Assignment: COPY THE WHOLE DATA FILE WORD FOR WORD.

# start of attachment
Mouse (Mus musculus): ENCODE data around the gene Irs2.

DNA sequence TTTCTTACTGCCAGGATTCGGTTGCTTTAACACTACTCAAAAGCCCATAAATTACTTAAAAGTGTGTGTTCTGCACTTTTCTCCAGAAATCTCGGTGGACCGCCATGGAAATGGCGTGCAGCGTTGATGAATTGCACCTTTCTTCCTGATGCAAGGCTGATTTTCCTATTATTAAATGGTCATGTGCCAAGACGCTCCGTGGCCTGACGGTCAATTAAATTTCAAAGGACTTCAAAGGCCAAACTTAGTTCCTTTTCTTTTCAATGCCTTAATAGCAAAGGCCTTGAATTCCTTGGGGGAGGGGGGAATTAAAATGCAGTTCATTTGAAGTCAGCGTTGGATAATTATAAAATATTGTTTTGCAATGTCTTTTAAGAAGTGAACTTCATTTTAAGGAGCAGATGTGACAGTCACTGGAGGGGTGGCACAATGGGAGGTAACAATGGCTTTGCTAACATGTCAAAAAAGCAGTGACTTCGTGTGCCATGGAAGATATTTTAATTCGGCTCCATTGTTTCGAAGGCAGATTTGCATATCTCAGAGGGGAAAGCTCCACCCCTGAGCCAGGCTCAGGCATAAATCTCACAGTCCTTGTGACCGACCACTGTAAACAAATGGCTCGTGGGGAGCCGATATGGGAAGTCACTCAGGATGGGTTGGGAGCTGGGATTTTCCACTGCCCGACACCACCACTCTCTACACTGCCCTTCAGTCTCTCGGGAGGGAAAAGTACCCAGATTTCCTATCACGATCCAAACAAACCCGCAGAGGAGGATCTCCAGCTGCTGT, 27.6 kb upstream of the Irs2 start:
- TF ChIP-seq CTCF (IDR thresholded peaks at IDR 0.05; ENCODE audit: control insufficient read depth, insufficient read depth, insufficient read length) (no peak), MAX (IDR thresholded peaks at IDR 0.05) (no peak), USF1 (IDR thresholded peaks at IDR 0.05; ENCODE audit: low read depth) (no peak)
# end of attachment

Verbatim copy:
Mouse (Mus musculus): ENCODE data around the gene Irs2.

DNA sequence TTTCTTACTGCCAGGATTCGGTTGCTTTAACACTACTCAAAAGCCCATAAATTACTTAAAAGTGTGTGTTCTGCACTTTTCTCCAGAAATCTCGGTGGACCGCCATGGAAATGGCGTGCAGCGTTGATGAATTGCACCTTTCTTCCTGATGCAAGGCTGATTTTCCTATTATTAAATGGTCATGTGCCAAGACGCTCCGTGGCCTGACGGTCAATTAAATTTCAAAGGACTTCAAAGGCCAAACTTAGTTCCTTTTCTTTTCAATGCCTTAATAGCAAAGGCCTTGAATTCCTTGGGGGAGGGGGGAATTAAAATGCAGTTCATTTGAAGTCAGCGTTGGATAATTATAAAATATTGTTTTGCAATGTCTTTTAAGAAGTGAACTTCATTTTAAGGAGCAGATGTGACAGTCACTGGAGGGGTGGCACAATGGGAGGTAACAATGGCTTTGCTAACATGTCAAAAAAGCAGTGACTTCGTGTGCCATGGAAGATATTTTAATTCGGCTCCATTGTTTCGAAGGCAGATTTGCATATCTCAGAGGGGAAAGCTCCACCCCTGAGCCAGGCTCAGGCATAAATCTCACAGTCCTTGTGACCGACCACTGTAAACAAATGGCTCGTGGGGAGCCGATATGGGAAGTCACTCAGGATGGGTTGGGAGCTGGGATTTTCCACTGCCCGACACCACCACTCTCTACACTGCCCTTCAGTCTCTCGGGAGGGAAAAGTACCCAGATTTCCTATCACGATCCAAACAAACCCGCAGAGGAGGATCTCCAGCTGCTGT, 27.6 kb upstream of the Irs2 start:
- TF ChIP-seq CTCF (IDR thresholded peaks at IDR 0.05; ENCODE audit: control insufficient read depth, insufficient read depth, insufficient read length) (no peak), MAX (IDR thresholded peaks at IDR 0.05) (no peak), USF1 (IDR thresholded peaks at IDR 0.05; ENCODE audit: low read depth) (no peak)